Some films from this period have chosen to introduce a clown character into their fiction. It is not as frequent as it was later in the history of cinema. It should be noted that actors from the circus were not necessarily used to portray him. Here are two examples. In Le Clown et le pacha neurasthénique (Georges Monca, 1910), a film by the elitist SCAGL, Prince (Charles Petitdemange), alias the famous Rigadin, is called upon to play the role of the entertainer of a depressed despot – the film seems lost today. However, Prince is by no means a child of the circus: he is a former student of the Conservatory and a former actor of the Entertainment Industry, like Max Linder. He therefore had to perform a character part here. It was his performance, in other words, his "challenge" that made the difference. La Fille du clown by Georges Denola (1911), another SCAGL production, hires Theodore Thalès to play the clown in question. This actor from Marseilles came from the French Pantomimes troupe – he had performed Pauvre Pierrot, the subject of Emile Reynaud's famous praxinoscopic tape, among others in 1890. We are dealing with a drama here. As a fictional character, the clown enters the cinema through the door of artistic series intended for a culturally educated audience, in the tradition of Roi s’amuse by Hugo (1832), Rigoletto by Verdi (1850) and Pagliacci by Leoncavallo, the recent success of opera (1892) almost contemporary with the invention of cinema. The clown as a film character is not intended to provoke laughter.



The clowns of American burlesque cinema

by Christian Rolot and Francis Ramirez


There were many clowns in the movies across the Atlantic too. There were of course all those who came from Europe to try their luck, leaving behind the old world, the small tents, sometimes even the family, exiled without luggage and ready for another life. Among them, Charlie Chaplin and Stan Laurel of course, but also two future imitators of Charlot, Billy Ritchie (1879-1921) and Billy Reeves (1866-1945), all from Fred Karno's English mime troupe; the Irish clown Paddy McGuire (1884-1923), the French-Spanish clown Marcel Perez (Robinet in the movies) (1911-1914), Clyde Cook (1891-1984), Lupino Lane (1892-1959)... Burlesque cinema was booming at the time, and it was naturally there that most of them took refuge. As for the "native" American comedians, while not all of them came from the circus, many drew their models and the very spirit of their characters from it. Within this somewhat disparate group of people, there are several families: the leading category, in order of importance, is represented by the lonely clowns.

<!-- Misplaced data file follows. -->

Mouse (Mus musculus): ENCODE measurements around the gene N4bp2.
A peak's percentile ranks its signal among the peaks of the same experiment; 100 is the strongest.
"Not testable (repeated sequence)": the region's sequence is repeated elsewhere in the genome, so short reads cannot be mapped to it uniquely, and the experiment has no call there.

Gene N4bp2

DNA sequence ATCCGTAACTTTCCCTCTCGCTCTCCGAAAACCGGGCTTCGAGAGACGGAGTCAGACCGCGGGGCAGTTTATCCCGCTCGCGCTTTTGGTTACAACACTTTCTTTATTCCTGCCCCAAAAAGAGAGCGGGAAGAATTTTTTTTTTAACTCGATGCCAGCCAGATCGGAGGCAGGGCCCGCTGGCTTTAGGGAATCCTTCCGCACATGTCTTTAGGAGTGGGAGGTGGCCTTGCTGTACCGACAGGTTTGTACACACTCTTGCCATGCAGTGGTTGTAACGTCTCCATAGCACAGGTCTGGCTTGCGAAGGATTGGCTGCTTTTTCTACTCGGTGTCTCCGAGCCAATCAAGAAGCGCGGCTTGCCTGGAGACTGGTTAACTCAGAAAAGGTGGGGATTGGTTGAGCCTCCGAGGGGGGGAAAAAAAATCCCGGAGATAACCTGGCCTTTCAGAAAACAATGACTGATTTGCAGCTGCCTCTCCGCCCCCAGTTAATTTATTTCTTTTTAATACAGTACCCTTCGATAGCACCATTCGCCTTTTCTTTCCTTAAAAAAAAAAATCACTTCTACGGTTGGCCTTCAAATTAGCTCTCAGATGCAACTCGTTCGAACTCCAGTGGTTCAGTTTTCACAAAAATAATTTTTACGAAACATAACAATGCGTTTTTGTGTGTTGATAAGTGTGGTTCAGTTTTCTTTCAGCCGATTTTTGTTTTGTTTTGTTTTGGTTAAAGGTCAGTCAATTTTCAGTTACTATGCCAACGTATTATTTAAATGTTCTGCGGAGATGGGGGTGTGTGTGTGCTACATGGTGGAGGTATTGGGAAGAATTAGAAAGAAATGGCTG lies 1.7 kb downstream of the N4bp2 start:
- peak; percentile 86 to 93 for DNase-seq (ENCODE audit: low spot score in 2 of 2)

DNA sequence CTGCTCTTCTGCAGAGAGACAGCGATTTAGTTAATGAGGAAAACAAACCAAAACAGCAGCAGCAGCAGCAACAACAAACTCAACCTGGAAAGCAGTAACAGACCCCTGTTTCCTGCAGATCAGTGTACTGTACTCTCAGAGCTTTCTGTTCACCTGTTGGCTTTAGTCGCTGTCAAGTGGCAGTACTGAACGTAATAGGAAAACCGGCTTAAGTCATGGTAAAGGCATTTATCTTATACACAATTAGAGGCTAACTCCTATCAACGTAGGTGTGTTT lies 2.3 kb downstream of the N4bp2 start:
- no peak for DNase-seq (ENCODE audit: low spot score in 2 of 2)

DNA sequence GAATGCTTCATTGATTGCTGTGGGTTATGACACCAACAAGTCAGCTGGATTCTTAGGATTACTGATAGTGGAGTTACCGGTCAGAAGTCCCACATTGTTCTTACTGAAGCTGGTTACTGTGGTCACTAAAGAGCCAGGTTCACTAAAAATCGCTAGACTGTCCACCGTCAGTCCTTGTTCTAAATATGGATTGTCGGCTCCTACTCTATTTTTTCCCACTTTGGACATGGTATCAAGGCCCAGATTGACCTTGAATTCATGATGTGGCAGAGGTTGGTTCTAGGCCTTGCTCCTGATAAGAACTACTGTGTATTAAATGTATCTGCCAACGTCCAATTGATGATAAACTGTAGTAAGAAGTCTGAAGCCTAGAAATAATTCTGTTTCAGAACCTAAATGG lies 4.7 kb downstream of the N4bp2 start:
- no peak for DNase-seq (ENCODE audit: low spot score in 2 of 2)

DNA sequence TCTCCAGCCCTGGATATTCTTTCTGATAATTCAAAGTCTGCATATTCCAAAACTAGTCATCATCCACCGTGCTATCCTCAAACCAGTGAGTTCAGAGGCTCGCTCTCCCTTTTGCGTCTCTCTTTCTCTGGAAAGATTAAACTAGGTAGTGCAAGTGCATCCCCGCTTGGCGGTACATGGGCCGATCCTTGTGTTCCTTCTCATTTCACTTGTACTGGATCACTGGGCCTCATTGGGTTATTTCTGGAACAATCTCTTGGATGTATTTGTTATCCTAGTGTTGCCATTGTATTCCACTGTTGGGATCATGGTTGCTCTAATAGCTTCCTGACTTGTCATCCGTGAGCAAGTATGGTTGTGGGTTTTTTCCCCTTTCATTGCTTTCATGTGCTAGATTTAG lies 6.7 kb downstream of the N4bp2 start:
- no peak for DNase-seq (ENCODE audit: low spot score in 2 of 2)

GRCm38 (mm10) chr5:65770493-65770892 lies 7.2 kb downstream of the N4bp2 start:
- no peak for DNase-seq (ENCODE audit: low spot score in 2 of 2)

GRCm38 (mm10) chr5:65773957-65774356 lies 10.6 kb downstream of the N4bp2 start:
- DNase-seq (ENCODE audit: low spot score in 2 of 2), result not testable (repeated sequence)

The first one that comes to mind is obviously Charlie Chaplin. When he started in 1914, the comic strength of this frenetic little clown was almost immediately apparent. But soon, his extraordinary ability to mix laughter and tears made him much more than just a clown. The combination of genres was not without danger, however, so he carefully ensured that the pathetic tramp never overtook the mischievous and playful Auguste who, by his antics, knew so well how to instil tension again in the melodramas.
Harry Langdon (1884-1944) will be, for a decade only, the charming little clown, not yet completely out of childhood, mischievous but not mean, to whom we felt like forgiving everything. Between this Auguste and the public, there was only shared tenderness.



In the big baby category, Roscoe Arbuckle (1887-1933), whom everyone called Fatty, also had a disarming smile. Yet he was a cruel baby, whose partners often had to be wary of. An excellent mime, a precise stuntman, he used his formidable weight to conquer the audience and bring joy to the detriment of his comrades, notably Al Saint John (1893-1963) and Buster Keaton (1895-1966) whom Arbuckle capped on the film sets of an undivided authority.
On the other hand, one might be reluctant to classify Buster Keaton as a member of the Auguste family, despite his long shoes and oversized clothes. For an Auguste is a clown, inferior almost in everything if one believes Aristotle, whom the public sometimes affects to love, but whom it is difficult to really respect. However, it is impossible not to estimate Buster. His grace, the purity of his feelings, the power of his ingenuity and his perseverance in adversity often transcend his modesty in heroism. He is the opposite of a buffoon; one of society's loser perhaps, but a sublime dropout. We can only admire.
Faced with Keaton's beauty, the ugliness of a Larry Semon (1889-1928) or a W. C. Fields (William Claude Fields (1879-1946) completed the gap. The first will be a skinny, feverish and agitated Auguste, the second a drunk with a red nose, disillusioned, cynical and all the more convincing as this nose of an Auguste drinker, nature has granted him for life. For them, ambivalence is obvious: sometimes dominated, almost pitiful Augustes, sometimes imperious dominators towards a weaker or more unfortunate person than them1.